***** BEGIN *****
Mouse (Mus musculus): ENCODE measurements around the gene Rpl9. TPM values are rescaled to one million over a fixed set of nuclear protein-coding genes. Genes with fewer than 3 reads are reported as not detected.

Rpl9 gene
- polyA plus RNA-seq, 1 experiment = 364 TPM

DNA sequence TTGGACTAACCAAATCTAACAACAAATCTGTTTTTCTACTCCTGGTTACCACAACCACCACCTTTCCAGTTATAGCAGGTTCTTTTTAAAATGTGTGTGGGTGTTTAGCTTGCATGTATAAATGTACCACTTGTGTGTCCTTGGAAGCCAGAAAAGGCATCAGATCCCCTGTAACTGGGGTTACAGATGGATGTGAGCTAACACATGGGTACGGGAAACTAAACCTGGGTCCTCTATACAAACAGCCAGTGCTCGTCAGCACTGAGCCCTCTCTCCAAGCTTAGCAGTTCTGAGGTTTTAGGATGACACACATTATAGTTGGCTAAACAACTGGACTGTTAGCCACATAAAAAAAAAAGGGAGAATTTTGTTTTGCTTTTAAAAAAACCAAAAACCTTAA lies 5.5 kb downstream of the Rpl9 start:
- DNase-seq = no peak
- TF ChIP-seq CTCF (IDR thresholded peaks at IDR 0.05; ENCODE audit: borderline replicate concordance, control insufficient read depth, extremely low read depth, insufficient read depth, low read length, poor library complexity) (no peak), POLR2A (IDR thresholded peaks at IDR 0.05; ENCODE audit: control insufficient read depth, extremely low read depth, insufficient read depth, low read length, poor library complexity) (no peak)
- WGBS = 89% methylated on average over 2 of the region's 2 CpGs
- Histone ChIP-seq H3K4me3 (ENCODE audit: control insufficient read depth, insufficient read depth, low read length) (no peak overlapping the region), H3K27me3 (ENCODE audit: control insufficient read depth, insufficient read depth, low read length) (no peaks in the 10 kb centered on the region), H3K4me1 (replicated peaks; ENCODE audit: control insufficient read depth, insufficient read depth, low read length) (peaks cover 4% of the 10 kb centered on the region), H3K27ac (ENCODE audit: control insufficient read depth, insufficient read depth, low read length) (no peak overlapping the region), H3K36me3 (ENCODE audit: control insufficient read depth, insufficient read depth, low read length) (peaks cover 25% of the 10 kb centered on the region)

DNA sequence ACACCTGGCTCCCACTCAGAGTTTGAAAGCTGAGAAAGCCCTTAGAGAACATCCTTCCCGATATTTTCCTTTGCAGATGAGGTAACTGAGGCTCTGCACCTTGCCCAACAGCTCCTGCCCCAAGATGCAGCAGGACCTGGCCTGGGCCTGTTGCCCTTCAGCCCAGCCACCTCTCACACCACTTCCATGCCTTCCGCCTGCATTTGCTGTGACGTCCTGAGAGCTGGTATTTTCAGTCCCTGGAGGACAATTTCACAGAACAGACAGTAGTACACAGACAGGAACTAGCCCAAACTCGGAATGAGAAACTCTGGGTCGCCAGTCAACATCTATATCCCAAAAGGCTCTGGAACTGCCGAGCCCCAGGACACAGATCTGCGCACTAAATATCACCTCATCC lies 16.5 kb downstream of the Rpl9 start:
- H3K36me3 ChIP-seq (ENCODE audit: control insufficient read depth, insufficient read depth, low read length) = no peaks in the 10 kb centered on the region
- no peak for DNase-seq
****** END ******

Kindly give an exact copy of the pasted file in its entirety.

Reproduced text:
Mouse (Mus musculus): ENCODE measurements around the gene Rpl9. TPM values are rescaled to one million over a fixed set of nuclear protein-coding genes. Genes with fewer than 3 reads are reported as not detected.

Rpl9 gene
- polyA plus RNA-seq, 1 experiment = 364 TPM

DNA sequence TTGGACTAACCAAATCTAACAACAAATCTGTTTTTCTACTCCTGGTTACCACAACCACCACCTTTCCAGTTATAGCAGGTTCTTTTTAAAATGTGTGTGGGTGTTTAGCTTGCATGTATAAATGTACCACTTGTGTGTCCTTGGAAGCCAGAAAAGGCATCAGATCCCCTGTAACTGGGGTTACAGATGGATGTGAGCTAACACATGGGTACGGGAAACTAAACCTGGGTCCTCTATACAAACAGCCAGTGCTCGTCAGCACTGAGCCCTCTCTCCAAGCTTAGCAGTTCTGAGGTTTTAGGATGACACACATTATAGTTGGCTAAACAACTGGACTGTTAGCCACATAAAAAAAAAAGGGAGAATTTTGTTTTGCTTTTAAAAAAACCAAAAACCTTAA lies 5.5 kb downstream of the Rpl9 start:
- DNase-seq = no peak
- TF ChIP-seq CTCF (IDR thresholded peaks at IDR 0.05; ENCODE audit: borderline replicate concordance, control insufficient read depth, extremely low read depth, insufficient read depth, low read length, poor library complexity) (no peak), POLR2A (IDR thresholded peaks at IDR 0.05; ENCODE audit: control insufficient read depth, extremely low read depth, insufficient read depth, low read length, poor library complexity) (no peak)
- WGBS = 89% methylated on average over 2 of the region's 2 CpGs
- Histone ChIP-seq H3K4me3 (ENCODE audit: control insufficient read depth, insufficient read depth, low read length) (no peak overlapping the region), H3K27me3 (ENCODE audit: control insufficient read depth, insufficient read depth, low read length) (no peaks in the 10 kb centered on the region), H3K4me1 (replicated peaks; ENCODE audit: control insufficient read depth, insufficient read depth, low read length) (peaks cover 4% of the 10 kb centered on the region), H3K27ac (ENCODE audit: control insufficient read depth, insufficient read depth, low read length) (no peak overlapping the region), H3K36me3 (ENCODE audit: control insufficient read depth, insufficient read depth, low read length) (peaks cover 25% of the 10 kb centered on the region)

DNA sequence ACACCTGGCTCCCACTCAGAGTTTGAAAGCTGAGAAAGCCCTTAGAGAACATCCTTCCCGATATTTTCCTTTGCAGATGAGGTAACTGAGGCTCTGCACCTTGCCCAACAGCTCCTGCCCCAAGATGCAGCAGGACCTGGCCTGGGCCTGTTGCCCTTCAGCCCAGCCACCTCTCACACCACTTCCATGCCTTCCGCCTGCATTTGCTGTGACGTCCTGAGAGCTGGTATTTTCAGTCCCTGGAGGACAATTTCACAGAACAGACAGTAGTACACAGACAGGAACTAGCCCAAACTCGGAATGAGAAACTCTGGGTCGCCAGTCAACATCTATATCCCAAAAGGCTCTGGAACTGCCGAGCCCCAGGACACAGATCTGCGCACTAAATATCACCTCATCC lies 16.5 kb downstream of the Rpl9 start:
- H3K36me3 ChIP-seq (ENCODE audit: control insufficient read depth, insufficient read depth, low read length) = no peaks in the 10 kb centered on the region
- no peak for DNase-seq